IT’S A WONDERFUL LIFE – THE DISCARDED “POTTERSVILLE” ENDING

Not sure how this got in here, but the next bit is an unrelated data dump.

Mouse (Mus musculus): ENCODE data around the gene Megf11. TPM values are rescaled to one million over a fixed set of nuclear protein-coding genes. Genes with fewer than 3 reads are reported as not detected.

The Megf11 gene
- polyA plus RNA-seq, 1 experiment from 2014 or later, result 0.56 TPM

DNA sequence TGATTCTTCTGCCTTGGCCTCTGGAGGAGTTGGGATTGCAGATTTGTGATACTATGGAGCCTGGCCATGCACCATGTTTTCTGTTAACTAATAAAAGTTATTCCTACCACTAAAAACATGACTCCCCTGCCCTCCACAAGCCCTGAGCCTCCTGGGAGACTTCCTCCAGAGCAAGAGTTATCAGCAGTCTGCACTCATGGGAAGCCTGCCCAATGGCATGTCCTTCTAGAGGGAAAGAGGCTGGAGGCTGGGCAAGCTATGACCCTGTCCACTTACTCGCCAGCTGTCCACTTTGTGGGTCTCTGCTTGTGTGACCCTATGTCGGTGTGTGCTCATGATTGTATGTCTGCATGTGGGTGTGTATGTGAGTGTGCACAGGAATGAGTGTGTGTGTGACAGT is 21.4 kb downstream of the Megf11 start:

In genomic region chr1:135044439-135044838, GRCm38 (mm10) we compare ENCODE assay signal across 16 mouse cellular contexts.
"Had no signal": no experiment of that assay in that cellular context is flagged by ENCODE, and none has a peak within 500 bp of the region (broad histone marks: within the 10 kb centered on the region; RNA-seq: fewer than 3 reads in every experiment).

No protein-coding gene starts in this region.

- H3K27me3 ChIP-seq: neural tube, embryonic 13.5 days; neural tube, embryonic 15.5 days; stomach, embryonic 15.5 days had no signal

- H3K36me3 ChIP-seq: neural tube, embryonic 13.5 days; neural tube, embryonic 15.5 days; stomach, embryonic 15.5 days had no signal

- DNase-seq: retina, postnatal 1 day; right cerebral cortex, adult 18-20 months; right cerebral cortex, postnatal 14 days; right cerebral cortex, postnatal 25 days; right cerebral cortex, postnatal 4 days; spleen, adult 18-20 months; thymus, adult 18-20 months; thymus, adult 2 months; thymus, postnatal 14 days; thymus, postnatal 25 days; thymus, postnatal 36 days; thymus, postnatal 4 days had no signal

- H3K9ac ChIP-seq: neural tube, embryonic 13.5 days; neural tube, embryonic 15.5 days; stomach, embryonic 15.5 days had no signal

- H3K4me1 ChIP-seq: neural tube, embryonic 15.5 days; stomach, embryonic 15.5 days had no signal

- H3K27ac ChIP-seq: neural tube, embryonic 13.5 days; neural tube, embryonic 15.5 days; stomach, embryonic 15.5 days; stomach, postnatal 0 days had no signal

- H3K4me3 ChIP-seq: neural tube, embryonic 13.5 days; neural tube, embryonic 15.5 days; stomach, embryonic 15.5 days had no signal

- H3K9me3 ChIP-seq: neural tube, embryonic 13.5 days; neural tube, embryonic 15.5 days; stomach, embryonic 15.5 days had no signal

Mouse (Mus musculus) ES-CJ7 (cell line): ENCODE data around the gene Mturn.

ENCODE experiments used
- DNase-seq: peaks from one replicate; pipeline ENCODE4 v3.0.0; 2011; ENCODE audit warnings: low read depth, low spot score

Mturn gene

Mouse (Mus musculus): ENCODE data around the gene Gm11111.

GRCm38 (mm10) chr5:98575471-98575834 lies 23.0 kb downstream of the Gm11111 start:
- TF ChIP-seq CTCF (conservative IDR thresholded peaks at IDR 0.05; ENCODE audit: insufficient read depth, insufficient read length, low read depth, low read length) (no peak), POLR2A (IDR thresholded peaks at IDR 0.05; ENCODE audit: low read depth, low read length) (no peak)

The screenplay for the 1946 holiday classic It’s a Wonderful Life went through any number of drafts before reaching its final version. The following, coffee-stained pages were recently discovered among the personal papers of director Frank Capra after they were donated by his estate to Indian Hills Community College in Ottumwa, Iowa. They reveal a fascinating, unused ending for his most famous and beloved film.